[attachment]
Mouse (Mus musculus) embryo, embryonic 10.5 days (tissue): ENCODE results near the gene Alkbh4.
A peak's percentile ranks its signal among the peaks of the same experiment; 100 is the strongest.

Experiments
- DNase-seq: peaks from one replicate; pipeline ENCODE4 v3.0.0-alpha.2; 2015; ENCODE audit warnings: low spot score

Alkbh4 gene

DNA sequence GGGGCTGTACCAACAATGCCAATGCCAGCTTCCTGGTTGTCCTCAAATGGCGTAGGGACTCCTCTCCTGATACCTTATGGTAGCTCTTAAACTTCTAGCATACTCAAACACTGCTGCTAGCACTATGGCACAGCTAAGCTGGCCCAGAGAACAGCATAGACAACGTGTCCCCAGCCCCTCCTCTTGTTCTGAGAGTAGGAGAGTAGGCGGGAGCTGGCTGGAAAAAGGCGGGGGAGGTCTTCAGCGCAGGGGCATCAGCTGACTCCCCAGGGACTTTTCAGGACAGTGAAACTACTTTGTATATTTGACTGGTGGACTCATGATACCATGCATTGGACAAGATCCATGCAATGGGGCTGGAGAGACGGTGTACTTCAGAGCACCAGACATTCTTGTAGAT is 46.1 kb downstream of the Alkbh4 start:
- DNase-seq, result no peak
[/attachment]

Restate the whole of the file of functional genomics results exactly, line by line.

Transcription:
Mouse (Mus musculus) embryo, embryonic 10.5 days (tissue): ENCODE results near the gene Alkbh4.
A peak's percentile ranks its signal among the peaks of the same experiment; 100 is the strongest.

Experiments
- DNase-seq: peaks from one replicate; pipeline ENCODE4 v3.0.0-alpha.2; 2015; ENCODE audit warnings: low spot score

Alkbh4 gene

DNA sequence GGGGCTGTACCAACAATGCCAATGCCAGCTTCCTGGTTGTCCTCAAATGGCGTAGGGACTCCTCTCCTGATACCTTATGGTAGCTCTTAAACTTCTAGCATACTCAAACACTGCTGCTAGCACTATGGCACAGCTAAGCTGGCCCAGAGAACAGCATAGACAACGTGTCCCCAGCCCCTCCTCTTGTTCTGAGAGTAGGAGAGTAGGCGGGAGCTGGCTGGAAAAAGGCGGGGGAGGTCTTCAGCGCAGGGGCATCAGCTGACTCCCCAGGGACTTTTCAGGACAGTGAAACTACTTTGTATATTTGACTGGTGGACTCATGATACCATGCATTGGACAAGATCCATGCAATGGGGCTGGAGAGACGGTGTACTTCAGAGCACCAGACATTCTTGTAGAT is 46.1 kb downstream of the Alkbh4 start:
- DNase-seq, result no peak